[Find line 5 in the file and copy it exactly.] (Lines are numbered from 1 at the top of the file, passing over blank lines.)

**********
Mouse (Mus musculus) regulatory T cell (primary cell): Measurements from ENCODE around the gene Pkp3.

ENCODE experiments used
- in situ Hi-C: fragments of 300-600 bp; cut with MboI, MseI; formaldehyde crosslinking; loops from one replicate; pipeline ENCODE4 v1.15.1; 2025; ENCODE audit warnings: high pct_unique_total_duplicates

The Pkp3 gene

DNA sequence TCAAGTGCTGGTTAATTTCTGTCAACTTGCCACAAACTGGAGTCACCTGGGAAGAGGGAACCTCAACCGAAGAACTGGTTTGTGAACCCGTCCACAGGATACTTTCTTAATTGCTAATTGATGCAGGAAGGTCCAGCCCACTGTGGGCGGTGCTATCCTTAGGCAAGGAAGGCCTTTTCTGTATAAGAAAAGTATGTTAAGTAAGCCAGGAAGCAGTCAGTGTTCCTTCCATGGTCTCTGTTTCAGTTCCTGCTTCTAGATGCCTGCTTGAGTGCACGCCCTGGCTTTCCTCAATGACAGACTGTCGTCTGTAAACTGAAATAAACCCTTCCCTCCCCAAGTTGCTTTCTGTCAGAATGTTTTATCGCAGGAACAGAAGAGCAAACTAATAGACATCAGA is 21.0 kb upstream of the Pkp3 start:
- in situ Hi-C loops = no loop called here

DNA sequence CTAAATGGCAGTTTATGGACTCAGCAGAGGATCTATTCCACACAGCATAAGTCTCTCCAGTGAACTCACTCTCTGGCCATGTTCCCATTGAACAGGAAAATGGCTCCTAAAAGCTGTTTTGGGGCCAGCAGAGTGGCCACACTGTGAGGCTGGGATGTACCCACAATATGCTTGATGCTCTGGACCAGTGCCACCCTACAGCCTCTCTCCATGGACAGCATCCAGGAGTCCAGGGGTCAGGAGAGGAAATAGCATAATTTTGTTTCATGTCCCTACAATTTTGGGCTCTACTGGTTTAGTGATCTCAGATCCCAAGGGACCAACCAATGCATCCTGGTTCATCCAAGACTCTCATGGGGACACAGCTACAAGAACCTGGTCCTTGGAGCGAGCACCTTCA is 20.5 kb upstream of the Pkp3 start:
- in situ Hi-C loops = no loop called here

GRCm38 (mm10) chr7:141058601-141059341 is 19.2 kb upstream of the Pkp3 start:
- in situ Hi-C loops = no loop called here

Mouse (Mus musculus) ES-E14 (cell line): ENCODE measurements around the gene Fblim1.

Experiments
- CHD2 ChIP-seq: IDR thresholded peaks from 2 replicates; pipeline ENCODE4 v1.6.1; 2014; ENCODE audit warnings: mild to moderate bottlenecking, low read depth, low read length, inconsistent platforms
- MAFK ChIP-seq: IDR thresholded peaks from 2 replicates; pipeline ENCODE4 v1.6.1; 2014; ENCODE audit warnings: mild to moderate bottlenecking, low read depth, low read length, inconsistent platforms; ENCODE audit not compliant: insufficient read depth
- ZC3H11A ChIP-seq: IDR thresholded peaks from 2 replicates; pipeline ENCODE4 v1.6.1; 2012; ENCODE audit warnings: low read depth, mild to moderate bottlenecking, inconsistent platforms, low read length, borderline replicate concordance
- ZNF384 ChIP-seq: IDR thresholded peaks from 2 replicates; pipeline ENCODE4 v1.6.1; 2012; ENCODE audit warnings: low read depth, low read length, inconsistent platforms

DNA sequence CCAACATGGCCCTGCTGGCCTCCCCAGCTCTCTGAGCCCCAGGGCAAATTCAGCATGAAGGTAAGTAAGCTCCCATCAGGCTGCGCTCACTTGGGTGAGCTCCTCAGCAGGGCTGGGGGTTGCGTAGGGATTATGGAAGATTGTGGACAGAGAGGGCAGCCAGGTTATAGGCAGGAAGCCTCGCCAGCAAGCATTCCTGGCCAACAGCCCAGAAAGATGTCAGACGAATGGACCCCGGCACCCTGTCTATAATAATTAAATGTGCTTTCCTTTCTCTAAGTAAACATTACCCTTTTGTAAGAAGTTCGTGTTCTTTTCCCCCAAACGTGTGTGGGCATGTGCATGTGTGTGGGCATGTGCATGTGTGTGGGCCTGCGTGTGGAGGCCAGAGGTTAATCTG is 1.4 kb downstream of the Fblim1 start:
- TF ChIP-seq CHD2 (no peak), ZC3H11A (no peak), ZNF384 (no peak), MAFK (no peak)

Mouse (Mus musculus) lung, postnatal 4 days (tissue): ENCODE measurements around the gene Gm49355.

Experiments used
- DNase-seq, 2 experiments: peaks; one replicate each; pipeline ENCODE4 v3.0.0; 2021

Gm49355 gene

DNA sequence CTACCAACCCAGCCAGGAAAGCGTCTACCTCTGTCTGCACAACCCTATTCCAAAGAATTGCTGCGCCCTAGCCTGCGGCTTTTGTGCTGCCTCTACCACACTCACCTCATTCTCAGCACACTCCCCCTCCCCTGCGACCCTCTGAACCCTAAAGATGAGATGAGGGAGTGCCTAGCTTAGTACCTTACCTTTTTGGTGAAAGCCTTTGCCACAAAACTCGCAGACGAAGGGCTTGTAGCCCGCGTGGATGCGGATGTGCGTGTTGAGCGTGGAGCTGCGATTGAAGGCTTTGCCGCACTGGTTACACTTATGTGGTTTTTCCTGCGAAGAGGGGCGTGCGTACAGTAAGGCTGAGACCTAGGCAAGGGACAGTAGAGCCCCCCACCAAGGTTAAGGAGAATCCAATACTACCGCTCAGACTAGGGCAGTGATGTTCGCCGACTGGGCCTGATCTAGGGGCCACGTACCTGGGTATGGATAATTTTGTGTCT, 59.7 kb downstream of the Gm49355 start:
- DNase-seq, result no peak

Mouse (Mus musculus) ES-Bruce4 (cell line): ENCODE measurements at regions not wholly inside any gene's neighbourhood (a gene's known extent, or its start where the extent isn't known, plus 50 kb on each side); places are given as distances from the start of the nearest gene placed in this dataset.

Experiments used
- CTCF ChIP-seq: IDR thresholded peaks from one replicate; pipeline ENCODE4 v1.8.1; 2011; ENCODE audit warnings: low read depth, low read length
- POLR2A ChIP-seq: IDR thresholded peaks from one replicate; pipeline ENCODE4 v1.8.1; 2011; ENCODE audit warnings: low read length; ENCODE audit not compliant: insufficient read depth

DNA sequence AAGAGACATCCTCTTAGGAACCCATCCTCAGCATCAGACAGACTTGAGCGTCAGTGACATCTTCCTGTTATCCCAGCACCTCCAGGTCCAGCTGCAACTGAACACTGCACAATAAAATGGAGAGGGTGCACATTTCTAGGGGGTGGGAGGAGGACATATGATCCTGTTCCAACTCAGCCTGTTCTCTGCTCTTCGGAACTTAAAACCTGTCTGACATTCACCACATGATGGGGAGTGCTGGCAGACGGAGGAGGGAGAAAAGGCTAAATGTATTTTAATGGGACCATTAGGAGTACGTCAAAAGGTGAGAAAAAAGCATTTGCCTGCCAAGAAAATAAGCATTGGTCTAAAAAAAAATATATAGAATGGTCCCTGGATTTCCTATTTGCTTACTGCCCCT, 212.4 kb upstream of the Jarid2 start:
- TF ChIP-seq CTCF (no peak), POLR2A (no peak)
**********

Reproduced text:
DNA sequence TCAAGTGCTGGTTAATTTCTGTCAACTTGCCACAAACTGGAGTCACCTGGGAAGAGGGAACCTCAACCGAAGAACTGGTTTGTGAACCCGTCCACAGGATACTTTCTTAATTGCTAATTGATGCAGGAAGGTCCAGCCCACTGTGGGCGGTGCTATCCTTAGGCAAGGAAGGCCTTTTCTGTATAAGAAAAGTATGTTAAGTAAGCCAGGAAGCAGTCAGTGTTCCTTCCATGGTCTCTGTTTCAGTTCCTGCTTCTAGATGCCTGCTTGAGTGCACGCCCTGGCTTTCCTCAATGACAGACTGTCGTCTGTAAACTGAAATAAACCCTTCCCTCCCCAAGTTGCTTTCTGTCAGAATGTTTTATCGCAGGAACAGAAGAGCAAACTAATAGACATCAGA is 21.0 kb upstream of the Pkp3 start: